The findings of the multidisciplinary team of surgeons, pathologists and scientists led by principal investigator Dr. Susan Done are published in
‘Ductoscopy technique enables the pathologists to identify the exact duct in the breast leading to the tumor and subsequently classify genetic alterations that indicate cancer.’
Dr. Done, a pathologist affiliated with The Campbell Family Institute for Breast Cancer Research at Princess Margaret Cancer Centre, University Health Network, is also an associate professor in the Department of Laboratory Medicine and Pathobiology, University of Toronto.
"We have found another piece in the cancer puzzle - knowledge that could one day be used for more precision in screening and breast cancer prevention, and also help with therapeutic approaches to block some of the earliest alterations before cancer develops and starts to spread."
Lead author Moustafa Abdalla writes: "Almost all genomic studies of breast cancer have focused on well-established tumors because it is technically challenging to study the earliest mutational events occurring in human breast epithelial cells." Instead, this study found a way to identify early changes that preceded the tumour, enabling better understanding of cancer biology and disease development.
"Normal breast epithelium from the duct giving rise to a breast cancer has not been previously studied in this way."
Dr. Done explains: "Most breast cancer starts in the epithelial cells lining the mammary ducts. But the breast ducts are complex structures, like the branches of a tree. Guesstimating which duct is close to the tumor is not very accurate. Thanks to our surgeons, we were able to obtain samples along normal-looking ducts close to the nipple and close to the tumor, as well as samples on the opposite side of the same breast to study and compare."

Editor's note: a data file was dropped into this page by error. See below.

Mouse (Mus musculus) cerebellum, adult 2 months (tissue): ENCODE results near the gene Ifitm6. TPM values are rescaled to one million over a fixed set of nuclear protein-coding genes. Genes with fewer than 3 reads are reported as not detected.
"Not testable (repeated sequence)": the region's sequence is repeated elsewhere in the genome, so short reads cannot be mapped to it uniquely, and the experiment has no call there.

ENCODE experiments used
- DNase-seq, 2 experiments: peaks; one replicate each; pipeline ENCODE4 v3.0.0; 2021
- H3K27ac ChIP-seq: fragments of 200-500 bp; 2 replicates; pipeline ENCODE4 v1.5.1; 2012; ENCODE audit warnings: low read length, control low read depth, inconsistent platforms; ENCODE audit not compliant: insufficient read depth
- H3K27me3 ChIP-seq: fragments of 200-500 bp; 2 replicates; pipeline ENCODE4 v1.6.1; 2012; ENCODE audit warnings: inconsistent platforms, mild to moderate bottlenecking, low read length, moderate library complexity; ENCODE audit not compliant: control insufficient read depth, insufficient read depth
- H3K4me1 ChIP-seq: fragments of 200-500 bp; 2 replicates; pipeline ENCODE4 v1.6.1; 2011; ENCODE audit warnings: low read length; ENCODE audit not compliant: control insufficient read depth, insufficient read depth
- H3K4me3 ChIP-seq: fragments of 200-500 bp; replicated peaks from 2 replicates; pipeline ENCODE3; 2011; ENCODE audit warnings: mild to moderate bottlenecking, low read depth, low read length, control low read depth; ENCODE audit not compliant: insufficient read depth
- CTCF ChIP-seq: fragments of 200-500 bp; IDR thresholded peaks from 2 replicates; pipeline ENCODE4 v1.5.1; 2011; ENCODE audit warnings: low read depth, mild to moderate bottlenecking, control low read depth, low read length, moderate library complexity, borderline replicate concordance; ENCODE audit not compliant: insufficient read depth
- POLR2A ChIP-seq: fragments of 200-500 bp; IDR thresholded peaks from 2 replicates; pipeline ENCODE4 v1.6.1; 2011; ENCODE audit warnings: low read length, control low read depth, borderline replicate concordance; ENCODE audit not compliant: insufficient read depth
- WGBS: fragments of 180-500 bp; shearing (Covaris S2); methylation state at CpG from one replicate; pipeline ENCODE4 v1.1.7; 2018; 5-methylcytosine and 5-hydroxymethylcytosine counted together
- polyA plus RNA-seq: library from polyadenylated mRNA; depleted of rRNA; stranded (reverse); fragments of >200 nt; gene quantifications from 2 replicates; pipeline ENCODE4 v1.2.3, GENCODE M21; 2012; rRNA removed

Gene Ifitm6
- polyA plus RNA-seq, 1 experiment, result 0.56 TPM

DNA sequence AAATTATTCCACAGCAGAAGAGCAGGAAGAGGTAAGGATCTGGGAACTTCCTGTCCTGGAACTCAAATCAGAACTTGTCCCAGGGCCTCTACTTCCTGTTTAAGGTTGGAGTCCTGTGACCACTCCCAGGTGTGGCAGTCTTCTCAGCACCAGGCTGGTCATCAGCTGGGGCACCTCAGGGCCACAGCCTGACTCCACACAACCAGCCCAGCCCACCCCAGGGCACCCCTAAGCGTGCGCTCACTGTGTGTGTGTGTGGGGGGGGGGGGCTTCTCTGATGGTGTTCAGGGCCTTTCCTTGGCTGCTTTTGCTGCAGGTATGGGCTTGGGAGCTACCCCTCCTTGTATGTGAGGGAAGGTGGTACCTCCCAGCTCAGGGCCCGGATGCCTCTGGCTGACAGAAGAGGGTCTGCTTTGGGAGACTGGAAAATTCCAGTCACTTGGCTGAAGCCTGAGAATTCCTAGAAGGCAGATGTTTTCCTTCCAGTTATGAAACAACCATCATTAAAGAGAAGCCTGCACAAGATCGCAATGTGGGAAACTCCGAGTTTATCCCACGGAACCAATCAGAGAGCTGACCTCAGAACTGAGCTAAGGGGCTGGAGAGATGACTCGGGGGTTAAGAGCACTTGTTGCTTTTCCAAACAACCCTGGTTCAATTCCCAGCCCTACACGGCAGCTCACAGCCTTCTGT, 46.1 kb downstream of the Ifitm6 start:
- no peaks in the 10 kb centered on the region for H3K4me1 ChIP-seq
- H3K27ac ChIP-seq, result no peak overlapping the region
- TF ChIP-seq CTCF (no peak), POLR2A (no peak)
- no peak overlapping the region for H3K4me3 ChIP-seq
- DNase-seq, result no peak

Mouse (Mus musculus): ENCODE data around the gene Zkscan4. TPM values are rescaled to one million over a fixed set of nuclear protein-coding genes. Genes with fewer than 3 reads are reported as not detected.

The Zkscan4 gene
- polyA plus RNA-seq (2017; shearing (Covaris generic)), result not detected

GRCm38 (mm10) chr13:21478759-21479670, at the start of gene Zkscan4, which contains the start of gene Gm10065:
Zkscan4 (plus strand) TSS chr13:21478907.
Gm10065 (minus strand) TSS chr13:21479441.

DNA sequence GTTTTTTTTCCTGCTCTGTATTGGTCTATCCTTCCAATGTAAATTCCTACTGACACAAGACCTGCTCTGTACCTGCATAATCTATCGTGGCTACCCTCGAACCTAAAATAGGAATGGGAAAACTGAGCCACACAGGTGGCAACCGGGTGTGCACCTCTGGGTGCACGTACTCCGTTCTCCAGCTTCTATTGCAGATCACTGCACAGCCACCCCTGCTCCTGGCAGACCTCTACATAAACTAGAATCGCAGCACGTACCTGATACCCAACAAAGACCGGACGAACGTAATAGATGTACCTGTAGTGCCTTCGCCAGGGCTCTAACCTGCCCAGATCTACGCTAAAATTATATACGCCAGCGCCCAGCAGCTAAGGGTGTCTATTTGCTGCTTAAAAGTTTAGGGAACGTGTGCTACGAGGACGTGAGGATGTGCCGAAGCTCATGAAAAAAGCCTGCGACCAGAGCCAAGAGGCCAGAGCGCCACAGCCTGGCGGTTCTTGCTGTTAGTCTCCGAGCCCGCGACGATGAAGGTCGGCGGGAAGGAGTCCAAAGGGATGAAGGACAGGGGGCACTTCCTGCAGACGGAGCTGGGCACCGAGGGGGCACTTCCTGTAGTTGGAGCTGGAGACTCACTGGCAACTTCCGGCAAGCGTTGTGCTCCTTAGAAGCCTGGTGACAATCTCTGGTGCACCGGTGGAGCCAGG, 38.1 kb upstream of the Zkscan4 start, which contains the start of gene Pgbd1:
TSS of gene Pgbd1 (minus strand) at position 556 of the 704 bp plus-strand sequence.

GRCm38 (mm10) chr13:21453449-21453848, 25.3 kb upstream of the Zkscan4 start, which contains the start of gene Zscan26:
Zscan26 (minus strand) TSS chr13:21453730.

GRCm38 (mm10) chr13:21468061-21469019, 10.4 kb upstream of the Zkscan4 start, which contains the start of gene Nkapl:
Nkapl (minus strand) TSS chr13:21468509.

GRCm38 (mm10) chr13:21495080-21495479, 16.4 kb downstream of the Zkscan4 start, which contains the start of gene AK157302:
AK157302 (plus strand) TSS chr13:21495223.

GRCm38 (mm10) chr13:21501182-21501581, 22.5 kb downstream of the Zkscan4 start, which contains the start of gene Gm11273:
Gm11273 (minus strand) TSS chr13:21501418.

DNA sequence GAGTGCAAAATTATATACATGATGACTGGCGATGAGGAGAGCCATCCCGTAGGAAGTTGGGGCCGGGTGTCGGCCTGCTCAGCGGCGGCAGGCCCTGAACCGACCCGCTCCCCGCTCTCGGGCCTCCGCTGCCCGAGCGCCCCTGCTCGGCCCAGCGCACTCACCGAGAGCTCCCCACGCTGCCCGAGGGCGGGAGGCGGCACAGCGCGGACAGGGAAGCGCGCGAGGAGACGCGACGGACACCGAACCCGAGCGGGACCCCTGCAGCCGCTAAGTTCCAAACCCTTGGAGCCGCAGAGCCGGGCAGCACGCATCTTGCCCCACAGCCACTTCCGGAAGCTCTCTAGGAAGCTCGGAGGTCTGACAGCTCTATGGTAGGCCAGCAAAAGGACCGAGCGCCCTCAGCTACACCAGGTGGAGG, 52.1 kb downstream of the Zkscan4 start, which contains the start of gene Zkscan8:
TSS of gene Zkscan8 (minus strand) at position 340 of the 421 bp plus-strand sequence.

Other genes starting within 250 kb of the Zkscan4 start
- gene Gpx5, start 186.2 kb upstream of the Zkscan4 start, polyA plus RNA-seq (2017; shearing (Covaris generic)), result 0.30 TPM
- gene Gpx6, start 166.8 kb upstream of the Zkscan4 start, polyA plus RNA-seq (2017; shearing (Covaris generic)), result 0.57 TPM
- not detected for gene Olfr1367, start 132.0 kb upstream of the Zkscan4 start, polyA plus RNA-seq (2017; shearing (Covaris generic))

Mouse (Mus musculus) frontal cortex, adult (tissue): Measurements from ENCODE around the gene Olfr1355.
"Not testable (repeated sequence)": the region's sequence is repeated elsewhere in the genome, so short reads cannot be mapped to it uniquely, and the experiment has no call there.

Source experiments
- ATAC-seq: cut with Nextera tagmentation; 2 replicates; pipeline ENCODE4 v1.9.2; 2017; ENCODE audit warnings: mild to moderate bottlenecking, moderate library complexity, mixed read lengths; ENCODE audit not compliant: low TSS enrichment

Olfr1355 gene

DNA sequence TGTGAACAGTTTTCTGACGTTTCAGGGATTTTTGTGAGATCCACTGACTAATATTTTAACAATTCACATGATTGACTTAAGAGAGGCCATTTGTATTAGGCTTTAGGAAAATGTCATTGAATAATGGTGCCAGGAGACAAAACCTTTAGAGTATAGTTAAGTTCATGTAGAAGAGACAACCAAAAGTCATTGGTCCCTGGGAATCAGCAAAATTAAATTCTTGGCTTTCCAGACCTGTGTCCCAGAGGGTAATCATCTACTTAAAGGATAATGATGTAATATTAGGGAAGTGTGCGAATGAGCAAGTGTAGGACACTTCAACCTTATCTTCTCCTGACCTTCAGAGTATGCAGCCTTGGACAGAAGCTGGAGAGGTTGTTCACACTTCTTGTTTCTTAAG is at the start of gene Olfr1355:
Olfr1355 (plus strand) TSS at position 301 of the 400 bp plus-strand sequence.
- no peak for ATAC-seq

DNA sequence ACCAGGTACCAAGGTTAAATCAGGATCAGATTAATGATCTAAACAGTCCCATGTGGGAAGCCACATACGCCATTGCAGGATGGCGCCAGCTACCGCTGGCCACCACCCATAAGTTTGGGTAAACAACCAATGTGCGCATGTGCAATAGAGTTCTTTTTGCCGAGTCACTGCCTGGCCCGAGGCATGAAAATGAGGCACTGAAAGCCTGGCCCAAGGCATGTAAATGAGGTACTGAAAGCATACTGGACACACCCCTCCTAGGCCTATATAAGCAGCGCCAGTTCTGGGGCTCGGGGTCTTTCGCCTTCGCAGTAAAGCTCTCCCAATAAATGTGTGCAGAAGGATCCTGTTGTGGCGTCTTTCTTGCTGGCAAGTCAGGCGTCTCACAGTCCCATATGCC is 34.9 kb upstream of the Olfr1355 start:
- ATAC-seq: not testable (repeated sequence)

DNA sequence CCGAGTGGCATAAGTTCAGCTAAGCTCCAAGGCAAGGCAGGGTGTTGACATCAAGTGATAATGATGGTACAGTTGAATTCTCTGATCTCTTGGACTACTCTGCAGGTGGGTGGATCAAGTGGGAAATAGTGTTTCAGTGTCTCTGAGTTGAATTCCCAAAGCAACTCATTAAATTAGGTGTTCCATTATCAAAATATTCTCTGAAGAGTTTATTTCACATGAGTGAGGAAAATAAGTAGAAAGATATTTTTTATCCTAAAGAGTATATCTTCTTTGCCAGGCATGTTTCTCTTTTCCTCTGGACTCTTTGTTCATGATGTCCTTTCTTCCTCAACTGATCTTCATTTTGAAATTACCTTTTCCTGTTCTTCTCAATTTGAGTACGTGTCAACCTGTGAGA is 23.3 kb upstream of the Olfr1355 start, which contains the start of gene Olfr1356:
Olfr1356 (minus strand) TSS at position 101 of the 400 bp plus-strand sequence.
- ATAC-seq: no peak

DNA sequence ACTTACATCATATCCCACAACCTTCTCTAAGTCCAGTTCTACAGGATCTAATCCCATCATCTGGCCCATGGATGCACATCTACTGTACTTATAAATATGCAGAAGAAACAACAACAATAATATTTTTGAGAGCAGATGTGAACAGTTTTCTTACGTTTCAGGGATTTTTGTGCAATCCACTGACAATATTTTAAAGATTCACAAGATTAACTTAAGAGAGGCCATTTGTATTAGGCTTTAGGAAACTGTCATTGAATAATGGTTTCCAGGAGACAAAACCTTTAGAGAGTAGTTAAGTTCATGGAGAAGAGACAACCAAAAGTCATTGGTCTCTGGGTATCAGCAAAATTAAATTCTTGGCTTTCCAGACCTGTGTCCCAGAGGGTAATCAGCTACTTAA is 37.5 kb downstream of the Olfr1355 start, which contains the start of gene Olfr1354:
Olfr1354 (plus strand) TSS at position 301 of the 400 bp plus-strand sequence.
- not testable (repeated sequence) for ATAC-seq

In the operating room, surgeons inserted a fibre-optic scope through the nipple into the ducts below, and then injected dye into cancerous breasts being removed. This ductoscopy technique enabled the pathologists to identify the exact duct leading to the tumor and subsequently classify genetic alterations either increasing or decreasing as they moved nearer to the cancer.
"Cancer is not a switch that happens overnight. Once a patient notices a lump the tumor has been present for some time accumulating genetic changes. It is difficult at that point to identify the first changes that may have had a role in initiating or starting the cancer," says Dr. Done.
The research further identified genes that seem to be acting together in groups or pathways. "Some of these genes were either increased or decreased in the area of the tumor, no matter the type of breast cancer, and this is important because within the patterns we identified were predictable alterations. This meant we could determine from the sample where it came from in the breast," says Dr. Done.
"Our research demonstrated and supports earlier research from elsewhere that changes in cells occur before you can see them. The fact that changes are already present in different regions of the breast could be important in the delivery of radiation therapy or surgical margin assessment. We're a long way from bringing this into clinic, but it is something we will think about as we continue our research."